comida tipica

Posted by susan on December 16th, 2009. Filed under: epicurious travel, getaways.

While I knew that tourism thrived in Costa Rica, I never realized how big a role it would play in our trip. When it came to the food, oftentimes we found ourselves enticed with hamburgers and lasagna by a menu that had only a tiny little section for comida tipica – which is what you’d call a typical Costa Rican dish, usually comprised of beans, rice, a salad, a meat and of course, a tortilla.

comida tipica

Every chance we got, we ordered from this section of the menu. In fact, realizing that it was such a small part of the more touristy locations of Costa Rica actually pushed us to explore a bit more. One night we decided to take a cab into the town of La Fortuna to experience Costa Rica on a more personal level. Per the advice of our taxi driver, who was nice enough to humor me by communicating entirely in Spanish, we went to La Choza de Laurel.

At first glance I was disappointed because I had thought I explained that we weren’t looking for comida international but rather comida tipica. The fact that this place served both made me skeptical.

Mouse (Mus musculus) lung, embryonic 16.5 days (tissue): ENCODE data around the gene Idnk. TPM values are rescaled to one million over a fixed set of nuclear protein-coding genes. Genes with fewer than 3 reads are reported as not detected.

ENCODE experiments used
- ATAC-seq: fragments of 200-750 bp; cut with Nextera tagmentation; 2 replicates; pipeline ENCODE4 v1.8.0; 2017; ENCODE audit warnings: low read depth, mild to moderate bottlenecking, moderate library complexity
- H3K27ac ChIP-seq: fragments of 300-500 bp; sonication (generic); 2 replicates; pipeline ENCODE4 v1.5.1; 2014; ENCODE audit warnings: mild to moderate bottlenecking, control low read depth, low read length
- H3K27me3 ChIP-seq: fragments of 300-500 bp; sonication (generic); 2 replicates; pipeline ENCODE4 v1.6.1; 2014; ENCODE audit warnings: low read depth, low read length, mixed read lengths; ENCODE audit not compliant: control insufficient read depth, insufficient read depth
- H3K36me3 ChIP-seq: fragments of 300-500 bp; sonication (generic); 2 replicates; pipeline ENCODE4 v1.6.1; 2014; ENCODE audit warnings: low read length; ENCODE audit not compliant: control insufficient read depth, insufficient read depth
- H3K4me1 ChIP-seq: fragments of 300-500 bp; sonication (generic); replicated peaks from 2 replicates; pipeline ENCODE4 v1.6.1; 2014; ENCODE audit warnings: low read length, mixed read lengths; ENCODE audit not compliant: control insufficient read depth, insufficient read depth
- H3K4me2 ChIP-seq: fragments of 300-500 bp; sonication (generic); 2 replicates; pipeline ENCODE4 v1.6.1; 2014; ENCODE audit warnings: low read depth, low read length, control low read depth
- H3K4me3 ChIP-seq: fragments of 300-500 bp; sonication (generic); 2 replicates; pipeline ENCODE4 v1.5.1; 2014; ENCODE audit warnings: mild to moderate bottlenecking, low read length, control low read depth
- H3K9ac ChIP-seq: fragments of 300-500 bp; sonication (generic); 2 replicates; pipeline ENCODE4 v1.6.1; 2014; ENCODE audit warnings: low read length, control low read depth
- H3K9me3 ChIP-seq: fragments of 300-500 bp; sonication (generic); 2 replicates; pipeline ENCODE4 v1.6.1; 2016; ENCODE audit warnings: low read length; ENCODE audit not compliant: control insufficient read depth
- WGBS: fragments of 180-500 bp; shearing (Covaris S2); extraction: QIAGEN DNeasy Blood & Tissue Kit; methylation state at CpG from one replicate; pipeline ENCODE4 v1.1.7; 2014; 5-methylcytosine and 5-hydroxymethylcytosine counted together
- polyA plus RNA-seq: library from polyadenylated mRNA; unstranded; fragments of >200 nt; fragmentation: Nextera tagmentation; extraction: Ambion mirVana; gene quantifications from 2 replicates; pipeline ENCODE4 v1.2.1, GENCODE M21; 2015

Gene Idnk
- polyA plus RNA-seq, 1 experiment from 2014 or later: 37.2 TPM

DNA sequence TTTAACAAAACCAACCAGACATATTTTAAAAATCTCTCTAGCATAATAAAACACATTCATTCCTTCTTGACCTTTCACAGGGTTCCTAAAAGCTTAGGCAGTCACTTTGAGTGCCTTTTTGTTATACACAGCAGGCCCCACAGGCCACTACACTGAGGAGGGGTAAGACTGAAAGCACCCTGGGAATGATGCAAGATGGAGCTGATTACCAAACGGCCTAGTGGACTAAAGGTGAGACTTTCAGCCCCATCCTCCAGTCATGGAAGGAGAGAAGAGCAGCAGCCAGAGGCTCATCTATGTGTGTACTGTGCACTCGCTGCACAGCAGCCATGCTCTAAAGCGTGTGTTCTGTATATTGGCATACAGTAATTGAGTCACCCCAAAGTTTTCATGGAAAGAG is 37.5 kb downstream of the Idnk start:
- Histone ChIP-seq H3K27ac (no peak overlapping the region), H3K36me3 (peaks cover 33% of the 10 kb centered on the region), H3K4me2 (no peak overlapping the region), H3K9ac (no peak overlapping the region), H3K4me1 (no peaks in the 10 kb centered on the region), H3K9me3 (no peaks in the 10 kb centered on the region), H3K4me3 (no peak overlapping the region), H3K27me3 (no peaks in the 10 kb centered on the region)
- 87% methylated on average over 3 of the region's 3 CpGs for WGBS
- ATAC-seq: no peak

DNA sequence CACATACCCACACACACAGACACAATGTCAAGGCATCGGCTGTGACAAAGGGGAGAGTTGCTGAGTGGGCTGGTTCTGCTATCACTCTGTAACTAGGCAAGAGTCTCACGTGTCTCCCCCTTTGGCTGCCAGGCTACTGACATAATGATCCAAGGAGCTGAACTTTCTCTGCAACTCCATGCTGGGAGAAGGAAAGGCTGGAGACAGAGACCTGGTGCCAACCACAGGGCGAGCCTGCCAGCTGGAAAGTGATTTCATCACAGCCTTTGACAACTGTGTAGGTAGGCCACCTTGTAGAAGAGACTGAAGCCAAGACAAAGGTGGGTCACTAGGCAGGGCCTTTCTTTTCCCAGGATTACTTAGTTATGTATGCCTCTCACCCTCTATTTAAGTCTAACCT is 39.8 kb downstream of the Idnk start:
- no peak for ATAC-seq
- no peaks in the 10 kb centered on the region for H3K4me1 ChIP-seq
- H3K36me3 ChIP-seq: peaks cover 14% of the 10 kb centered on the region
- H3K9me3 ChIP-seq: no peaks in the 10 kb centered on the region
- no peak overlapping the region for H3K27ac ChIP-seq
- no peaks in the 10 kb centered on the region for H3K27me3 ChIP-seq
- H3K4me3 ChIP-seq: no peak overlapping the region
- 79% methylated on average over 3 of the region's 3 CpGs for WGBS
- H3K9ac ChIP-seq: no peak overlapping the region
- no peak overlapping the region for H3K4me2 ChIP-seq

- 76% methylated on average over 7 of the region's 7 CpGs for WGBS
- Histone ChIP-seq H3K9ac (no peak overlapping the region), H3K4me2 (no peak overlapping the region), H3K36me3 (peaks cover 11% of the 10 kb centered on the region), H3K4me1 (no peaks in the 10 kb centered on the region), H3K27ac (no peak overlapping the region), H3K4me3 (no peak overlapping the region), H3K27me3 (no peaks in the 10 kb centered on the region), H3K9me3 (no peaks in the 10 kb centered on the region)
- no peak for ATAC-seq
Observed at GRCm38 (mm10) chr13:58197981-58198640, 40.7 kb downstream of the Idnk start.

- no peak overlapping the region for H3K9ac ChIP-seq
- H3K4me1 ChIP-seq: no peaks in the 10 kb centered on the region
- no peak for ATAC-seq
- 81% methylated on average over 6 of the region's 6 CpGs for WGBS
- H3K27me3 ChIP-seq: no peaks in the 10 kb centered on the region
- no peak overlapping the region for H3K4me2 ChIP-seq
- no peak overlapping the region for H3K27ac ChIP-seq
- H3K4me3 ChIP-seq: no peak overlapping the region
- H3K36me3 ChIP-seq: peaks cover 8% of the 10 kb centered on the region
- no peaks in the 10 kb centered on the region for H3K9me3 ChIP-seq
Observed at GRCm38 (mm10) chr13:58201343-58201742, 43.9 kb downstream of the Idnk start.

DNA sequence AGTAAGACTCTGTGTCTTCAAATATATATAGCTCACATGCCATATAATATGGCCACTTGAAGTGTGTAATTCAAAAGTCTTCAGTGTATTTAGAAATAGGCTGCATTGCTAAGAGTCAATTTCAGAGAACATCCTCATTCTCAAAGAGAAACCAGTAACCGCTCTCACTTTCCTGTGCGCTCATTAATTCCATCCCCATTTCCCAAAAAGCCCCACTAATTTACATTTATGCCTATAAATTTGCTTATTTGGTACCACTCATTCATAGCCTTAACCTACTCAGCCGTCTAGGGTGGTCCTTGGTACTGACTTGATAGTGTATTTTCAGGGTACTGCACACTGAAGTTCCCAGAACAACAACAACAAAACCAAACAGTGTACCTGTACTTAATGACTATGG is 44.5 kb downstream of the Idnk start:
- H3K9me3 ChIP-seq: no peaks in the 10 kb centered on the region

However, it might have been the best meal I had during our entire trip.

comida tipica

Per the habit I developed over the week, I also ordered an Imperial, the national beer.

imperial beer

Mike had a volcano explosion for dinner [enter tourism], which unfortunately did not mimic the Arenal Volcano when we went to visit it one night. It was beautiful either way – it being interchangeable with the actual volcano and the below meal, of which I stole a bite.

menu tipica

In Costa Rica, there was no doubt where our food was coming from and that the ingredients were fresh. One day I saw a man walking toward the beach with a pineapple and about twenty minutes later, as I sat down to a Pina Colada, I wondered if the slice adorning my fancy drink was from the same fruit. And, from time to time we’d see a bunch of bananas hung in a convenient place, poised to be plucked for a meal.

bananas in costa rica

We sought culture in our meals, even though many of them were juxtaposed with a tourist flare and decorated with an attempt at an American-like dish.

There was one point where we assumed we had completely sold out while ordering nachos from the menu at our hotel in Manuel Antonio.


Even so, there was no doubt that touches of Costa Rica were sprinkled on top with bits of tomato and grounded at the bottom with fresh black beans.

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